Yes, it's true. The two most important things you can do to save the planet are:
1. Work close to home and drive a fuel-efficient car, like a hybrid
2. Eat local organic foods and pastured organic meat & dairy
Listen folks, we cast the most powerful votes with our wallets! If we were all to eat locally, think of all the fossil fuels that would be saved from shipping. Also, all the health benefits! And supporting your local organic pastured farm who is supporting the environment. If we all ate locally, then that would reduce the amount of Industrial Farming that is ruining this country.
And don't forget how healthy it is for you! Your food is fresh, still bursting with the most nutrients possible. You are eating seasonally, which is cheaper and more natural. Yes, my meat costs more from the farm, because of the way it is raised. There is nothing comparable at the market - I have no guarantee of how these animals are raised and how long the cows actually ate grass... or what was actually fed to the chickens (did they eat grubs and insects as is natural?? Or were they fed organic soy and fish meal in a dark barn?). Also, hey, it just tastes better. Seriously. It tastes so good. Eating cheap is costing this country a LOT of money. Industrial farms are not profitable, they ruin the environment with pesticide run-off, and raise our taxes. From Real Food, by Nina Planck:
So cheap meat isn't really cheap. And it costs us in health as well. But, just a note, my local eggs are cheaper and way better than the store's "organic" eggs. Yes, some things are cheaper. I bet I spend less on my food budget each month than other organic eaters.
I know where my chicken comes from, and what it eats (soy-free!) and I feel good about eating it. I know it led a happy chicken life and was prepared for our table with care. I will post soon about ways to save money while eating healthy real food. It is full of monounsaturated oleic acid, which lowers LDL. It is full of CLA, the anti-cancer fat which fights cancer and builds lean muscle. And it boosts immunity! And where is most of this good stuff? In the mostly un-saturated fat of the chicken. Yes, in the FAT! (of course, I have nothing against pastured or coconut saturated fat, but all kinds of natural fat is good for you!)
I know it is not bleached with chlorine like regular chicken at the store, to kill harmful bacteria, because it doesn't need to be. The risk of harmful bacteria in pastured meat is very very low. That comes from feedlots and chickens stuck in a barn standing in their own waste.
OK, on to the yummy chicken recipe! Thanks for reading. I'm passionate! If this interests you, read Real Food and Omnivore's Dilemma. Those are my two favorite books on this subject.
Okay folks, don't be scared. This took me only 15 minutes to prepare before I had any coffee. And to be honest, I hardly ever make a roast chicken, because I always think it will be hard. But, it wasn't!! It was EASY! Try it!!!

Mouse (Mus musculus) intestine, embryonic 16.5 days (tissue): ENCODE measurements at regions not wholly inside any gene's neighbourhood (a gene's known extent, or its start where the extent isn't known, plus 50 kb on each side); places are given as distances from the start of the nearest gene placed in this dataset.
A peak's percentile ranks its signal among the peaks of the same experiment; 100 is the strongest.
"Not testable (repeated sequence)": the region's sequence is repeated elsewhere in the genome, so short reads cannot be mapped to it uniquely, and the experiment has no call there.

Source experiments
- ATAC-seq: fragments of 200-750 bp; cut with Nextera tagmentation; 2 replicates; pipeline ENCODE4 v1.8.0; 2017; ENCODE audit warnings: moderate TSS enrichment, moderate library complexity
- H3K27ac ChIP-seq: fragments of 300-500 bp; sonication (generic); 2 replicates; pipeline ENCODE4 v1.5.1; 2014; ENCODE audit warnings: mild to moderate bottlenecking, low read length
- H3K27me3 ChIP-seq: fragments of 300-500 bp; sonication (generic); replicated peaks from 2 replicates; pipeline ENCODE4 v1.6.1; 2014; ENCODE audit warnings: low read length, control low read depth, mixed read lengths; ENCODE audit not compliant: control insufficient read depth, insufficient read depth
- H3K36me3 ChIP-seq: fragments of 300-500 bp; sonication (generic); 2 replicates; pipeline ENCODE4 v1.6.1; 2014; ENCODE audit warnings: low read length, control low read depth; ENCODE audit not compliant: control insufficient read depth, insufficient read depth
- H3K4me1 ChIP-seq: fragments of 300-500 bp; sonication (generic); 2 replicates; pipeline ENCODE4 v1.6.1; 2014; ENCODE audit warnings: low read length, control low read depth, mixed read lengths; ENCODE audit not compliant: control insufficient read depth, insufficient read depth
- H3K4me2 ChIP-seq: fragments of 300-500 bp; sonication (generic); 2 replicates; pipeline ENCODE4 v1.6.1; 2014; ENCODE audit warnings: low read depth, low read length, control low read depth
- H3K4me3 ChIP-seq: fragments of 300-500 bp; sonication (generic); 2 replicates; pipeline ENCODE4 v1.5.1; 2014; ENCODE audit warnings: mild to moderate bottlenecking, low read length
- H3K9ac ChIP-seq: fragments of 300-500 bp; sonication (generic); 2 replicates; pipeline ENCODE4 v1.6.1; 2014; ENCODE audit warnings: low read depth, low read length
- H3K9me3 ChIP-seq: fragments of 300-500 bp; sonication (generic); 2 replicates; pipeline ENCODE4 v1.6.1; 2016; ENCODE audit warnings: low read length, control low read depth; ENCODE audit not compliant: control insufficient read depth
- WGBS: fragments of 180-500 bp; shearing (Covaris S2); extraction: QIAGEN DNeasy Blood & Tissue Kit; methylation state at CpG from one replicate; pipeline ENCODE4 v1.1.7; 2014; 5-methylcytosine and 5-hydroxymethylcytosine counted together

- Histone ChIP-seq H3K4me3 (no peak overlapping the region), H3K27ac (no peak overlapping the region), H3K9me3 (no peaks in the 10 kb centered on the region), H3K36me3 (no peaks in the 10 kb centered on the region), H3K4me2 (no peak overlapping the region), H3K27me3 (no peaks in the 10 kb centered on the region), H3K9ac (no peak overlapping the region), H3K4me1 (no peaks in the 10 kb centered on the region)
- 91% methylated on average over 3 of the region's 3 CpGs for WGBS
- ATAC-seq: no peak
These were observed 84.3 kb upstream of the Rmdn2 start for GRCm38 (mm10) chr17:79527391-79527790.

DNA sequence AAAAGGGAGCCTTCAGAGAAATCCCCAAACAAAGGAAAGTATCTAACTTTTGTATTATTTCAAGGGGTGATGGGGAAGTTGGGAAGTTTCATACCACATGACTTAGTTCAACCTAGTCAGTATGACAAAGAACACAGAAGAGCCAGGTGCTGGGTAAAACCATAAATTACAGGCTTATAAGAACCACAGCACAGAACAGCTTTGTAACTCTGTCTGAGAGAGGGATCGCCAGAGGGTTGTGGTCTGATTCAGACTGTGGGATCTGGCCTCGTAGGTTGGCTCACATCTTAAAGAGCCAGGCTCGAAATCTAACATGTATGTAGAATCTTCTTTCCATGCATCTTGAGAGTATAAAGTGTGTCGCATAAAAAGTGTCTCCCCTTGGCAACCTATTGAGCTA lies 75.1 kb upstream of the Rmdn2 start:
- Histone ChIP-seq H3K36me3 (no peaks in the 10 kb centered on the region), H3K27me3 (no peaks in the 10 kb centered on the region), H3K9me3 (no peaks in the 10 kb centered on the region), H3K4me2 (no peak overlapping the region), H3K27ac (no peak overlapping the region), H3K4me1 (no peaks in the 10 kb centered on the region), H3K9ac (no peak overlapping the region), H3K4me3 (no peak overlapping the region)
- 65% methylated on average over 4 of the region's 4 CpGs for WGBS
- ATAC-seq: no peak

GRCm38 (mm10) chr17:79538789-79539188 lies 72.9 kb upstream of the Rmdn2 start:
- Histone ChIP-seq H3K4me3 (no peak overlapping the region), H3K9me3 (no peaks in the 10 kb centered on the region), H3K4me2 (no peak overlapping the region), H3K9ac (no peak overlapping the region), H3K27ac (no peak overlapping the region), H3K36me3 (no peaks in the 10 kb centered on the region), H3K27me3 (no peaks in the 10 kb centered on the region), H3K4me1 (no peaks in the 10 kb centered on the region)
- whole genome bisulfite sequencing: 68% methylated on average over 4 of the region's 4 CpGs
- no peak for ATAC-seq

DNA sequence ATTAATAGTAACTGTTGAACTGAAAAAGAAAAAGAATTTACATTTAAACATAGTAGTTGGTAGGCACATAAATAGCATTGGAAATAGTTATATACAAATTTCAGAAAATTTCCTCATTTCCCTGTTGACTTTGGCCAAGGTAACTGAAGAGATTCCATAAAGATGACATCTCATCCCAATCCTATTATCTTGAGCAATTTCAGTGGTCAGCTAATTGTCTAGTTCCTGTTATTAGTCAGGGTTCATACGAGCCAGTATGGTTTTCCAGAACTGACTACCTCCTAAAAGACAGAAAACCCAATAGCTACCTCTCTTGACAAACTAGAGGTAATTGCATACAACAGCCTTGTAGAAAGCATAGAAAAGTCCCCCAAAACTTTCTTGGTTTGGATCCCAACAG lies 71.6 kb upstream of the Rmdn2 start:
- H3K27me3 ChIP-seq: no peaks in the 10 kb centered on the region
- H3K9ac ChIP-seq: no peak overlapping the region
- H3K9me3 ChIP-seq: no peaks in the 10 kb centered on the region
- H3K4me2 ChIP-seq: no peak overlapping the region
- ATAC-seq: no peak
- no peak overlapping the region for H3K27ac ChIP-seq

You can use any veggies you want... if you don't have a roaster pan and you don't have asparagus, you can use celery in the same way. If you don't have bacon, you can make this mixture with butter. I would have used more but I just didn't have that many lying around. I did add some potatoes for my husband.. not very low carb, I know. I'll try not to eat them. ;)
Bacon & Rosemary Roasted Chicken with Asparagus & Tomatoes
adapted from this recipe
about a 4 lb organic pastured chicken
4 slices pastured pork bacon, chopped into 1 inch pieces
1 teaspoon fresh rosemary or a heaping 1/4 teaspoon dried (technically 1/3rd teaspoon)
1 teaspoon fresh basil or a heaping 1/4 teaspoon dried
a teaspoon each of sea salt & pepper, plus a little extra (or to taste)
2- 3 garlic cloves
one small onion, peeled and quarted
one bunch of organic (local!) asparagus
a handful of organic grape tomatoes
4-6 Tablespoons grass-fed pastured butter/lard, or EVOO or Coconut/Palm oil
roaster pan or baking pan
baster, or use spoon
Preheat oven to 450˚F. Rinse off your chicken and pat dry. Make sure there is nothing in cavity (if you bought it from the store). In a food processor, blend bacon, rosemary, basil, garlic, s&p until it becomes finely minced or has a paste like consistency. Put your fingers between the skin and meat of the chicken breasts and legs, loosening skin. Spread the minced bacon mixture under the skin, pressing and working it towards the back and towards the legs so it is evenly over the meat. Place any extra inside the cavity with the onion.
Wash and cut the ends off your asparagus and place them side by side in the bottom of the pan (especially if you don't have a roaster pan, like me). Place the chicken breast side down on the asparagus. Sprinkle extra s&p on top of the chicken. Place pats of butter or pour your oil on top of the chicken and roast for 10 - 15 minutes. Baste with butter from bottom of pan. Turn heat down to 350˚F and baste every 20 minutes. Roast for about 17 to 20 minutes per pound, or until an instant-read thermometer reads about 165 to 170° when inserted into the thickest part of the thigh and juices run clear (not bloody). It should be very brown, not just light brown on top. Let sit for 10 minutes without cutting when you remove it from oven.